Movie Review: Sofia Coppola’s ‘On the Rocks’

Sofia Coppola created a relationship between father and daughter where through it all, they absolutely love each other no matter what.

This year has been terrible for a lot of reasons that I’m quite sure no one needs to you remind you about. But thankfully, there have been at least a few bright points: most of us have gotten to spend a lot more time with our families, the new Taylor Swift and Bruce Springsteen albums are pretty darn good and we’ve finally gotten the first great movie of the year, Sofia Coppola’s On the Rocks.

Rashida Jones plays Laura, a young mother living in New York City. She’s continually busy carting her kids to school and back, while in between, trying to finish a book that’s on deadline. Her husband, Dean (Marlon Wayans), is mostly absent, trying hard to make his start-up a success. She soon begins to think, after a series of ‘why did he do this?’ moments, that Dean is cheating on her. When her man-about-town father, Felix (Bill Murray), arrives back in town, the two begin tailing Dean all over New York (and beyond).

Murray is so great here and it makes sense, since Coppola directed him in Lost in Translation, one of his best roles. His Felix is almost like older versions of his characters in Meatballs or Stripes. Those were full of manic energy while still being grounded and human. While still wanting to contribute to the greater good of the people he cared for. Felix just wants to live life to the fullest, even while doing all he can to figure out if Dean is cheating or not. I mean, why not make the stake out fun, right? And when he’s with his grand-kids, he’s all about them. Total focus on them having the best time with ole’ granddad.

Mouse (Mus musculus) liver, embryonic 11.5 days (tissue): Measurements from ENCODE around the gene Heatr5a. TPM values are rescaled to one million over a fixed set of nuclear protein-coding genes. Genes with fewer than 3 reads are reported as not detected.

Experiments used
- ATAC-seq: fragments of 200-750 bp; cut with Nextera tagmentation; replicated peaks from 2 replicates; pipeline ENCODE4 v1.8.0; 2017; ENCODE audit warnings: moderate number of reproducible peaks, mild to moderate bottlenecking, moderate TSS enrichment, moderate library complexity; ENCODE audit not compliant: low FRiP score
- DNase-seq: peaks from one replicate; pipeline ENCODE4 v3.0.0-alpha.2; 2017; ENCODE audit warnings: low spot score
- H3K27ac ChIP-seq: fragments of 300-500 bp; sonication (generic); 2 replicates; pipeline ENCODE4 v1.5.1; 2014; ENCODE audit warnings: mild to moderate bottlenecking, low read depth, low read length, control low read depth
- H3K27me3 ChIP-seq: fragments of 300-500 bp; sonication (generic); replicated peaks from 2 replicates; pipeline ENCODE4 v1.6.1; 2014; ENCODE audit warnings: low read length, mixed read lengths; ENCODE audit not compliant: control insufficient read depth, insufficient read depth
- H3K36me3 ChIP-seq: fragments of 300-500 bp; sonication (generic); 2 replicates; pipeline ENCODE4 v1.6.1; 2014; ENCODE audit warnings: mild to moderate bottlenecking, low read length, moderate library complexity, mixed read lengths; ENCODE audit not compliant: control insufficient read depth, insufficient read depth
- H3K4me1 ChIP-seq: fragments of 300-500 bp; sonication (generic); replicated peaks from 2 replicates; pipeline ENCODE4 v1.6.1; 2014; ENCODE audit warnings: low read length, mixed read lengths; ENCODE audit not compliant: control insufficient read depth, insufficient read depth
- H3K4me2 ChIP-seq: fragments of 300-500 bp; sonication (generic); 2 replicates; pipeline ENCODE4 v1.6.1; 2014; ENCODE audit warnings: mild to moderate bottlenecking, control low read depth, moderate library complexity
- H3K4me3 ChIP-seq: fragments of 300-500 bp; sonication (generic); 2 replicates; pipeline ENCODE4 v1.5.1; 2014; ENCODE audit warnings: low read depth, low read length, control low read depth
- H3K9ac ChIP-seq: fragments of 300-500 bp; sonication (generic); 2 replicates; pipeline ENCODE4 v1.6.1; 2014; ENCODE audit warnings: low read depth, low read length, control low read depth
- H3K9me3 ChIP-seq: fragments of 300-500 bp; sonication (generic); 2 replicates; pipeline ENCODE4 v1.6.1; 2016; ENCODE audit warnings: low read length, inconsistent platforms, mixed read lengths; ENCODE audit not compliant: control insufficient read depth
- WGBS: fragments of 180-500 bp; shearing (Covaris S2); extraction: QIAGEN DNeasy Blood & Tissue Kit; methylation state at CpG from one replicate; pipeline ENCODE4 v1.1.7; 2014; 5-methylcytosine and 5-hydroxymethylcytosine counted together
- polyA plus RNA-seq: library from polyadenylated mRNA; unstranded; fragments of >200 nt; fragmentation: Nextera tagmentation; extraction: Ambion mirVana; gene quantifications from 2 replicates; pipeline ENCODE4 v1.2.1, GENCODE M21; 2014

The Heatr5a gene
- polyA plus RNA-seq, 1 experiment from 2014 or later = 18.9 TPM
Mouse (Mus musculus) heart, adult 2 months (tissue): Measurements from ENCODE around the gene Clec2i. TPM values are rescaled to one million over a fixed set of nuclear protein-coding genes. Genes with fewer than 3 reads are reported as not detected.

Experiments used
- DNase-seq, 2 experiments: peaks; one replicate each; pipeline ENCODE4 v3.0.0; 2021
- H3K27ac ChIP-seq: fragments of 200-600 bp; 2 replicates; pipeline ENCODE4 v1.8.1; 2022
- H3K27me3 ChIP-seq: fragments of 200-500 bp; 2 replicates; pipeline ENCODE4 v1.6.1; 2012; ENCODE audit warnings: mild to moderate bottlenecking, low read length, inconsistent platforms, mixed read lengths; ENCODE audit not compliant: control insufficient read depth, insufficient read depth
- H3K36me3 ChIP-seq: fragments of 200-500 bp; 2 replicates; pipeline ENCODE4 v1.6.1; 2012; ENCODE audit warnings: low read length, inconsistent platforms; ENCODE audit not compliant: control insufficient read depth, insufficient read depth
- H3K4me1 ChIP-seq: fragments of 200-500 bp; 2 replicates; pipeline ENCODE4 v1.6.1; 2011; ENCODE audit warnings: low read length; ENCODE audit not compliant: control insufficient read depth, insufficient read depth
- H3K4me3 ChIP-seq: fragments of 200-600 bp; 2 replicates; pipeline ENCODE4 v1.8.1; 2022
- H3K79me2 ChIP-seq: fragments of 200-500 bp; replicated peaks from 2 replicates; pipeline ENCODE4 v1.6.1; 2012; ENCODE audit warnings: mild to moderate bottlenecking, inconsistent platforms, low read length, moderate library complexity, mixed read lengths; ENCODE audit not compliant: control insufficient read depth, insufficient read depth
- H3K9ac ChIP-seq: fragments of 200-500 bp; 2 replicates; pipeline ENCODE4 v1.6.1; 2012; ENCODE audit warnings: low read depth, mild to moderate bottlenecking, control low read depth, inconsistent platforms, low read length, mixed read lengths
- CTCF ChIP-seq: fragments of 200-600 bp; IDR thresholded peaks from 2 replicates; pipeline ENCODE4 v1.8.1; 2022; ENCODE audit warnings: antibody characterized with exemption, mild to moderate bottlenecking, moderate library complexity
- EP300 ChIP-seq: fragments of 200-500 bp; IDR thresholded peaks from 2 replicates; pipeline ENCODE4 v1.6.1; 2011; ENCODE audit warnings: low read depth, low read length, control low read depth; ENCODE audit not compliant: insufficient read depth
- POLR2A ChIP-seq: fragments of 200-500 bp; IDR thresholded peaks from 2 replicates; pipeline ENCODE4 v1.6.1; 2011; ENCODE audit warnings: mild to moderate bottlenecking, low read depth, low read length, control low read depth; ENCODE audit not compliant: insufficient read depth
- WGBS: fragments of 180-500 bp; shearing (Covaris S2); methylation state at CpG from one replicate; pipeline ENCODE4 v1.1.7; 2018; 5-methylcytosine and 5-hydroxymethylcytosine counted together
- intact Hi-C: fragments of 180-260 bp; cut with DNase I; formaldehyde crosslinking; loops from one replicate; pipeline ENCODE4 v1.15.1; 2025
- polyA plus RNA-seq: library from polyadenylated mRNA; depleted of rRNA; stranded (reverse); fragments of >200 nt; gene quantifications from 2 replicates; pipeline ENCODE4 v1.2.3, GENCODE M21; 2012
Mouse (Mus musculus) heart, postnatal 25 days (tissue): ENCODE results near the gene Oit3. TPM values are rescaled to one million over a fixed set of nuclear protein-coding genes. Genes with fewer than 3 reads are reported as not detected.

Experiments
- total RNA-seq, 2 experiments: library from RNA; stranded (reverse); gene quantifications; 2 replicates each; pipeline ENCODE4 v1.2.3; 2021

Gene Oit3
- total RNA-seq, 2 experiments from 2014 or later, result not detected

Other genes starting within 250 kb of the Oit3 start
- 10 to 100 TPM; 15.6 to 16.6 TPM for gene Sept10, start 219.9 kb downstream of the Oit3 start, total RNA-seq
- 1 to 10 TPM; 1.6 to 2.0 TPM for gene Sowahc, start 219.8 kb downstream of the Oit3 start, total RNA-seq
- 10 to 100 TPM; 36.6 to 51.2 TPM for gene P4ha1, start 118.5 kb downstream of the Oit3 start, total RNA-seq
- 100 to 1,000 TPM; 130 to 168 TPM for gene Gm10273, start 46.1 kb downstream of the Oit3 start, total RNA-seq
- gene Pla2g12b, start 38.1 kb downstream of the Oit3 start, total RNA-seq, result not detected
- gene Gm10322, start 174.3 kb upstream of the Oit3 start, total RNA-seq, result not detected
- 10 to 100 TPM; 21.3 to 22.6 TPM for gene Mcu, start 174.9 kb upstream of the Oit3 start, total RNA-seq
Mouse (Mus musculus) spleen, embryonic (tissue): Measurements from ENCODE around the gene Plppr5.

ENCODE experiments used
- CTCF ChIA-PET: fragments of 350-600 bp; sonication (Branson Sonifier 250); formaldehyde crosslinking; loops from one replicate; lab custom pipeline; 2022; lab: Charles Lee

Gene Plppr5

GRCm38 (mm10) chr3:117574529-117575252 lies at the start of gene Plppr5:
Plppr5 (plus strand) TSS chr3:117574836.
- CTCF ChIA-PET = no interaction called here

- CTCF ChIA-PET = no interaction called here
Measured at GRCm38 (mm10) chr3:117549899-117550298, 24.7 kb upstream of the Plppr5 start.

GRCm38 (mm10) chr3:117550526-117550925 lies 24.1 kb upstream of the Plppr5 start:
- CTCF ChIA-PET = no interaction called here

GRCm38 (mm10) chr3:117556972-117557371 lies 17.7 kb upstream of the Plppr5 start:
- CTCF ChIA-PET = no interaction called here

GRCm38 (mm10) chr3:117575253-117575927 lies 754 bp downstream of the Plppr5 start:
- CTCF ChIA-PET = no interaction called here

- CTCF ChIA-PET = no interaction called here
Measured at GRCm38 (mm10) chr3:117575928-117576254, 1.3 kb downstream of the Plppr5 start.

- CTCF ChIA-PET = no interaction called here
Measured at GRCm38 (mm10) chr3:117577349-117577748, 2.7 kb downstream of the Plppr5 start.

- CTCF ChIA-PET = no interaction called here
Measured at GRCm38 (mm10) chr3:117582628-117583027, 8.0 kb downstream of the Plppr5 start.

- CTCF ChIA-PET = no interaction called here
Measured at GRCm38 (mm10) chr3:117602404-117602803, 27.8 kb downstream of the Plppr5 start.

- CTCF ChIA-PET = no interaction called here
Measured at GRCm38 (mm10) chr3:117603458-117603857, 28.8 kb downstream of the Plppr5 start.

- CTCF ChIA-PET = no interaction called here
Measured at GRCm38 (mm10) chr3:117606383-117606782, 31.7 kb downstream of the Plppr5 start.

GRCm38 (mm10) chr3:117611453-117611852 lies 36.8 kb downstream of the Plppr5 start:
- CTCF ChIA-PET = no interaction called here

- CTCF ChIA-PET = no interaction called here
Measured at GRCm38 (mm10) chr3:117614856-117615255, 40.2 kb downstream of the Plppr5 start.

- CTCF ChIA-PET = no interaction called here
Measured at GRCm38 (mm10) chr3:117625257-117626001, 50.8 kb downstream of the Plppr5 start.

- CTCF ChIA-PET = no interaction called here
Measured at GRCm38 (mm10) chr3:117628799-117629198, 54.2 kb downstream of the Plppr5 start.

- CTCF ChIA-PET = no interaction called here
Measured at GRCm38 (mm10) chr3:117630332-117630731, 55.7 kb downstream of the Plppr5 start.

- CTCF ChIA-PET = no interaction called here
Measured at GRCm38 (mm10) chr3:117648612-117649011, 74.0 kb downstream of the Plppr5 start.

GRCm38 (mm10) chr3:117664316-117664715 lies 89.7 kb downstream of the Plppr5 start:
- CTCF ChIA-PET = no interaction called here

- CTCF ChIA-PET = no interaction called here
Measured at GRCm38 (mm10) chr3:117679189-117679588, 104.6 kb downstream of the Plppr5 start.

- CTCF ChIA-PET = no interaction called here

He and Jones, together for most of the film, are just wonderful together. Their back and forth banter, her rolling of eyes as he spouts off his nonsense that she’s no doubt heard a hundred times are just some of the things that make this film so terrific.

I don’t want to leave out how funny and wonderful Jenny Slate is too. She plays Vanessa, Laura’s “friend” and fellow mom. They see each other every morning and afternoon at school and every time, Vanessa has some story that she drones on about, not caring if Laura is listening or not. We all have a friend – friends? – like that and Slate nails it.

Coppola takes her time with the story and never pushes it forward unless it needs to. She’s created a relationship between father and daughter where, no matter when one gets fed up with the other, through it all, there’s not a moment that you don’t feel that they love each other.

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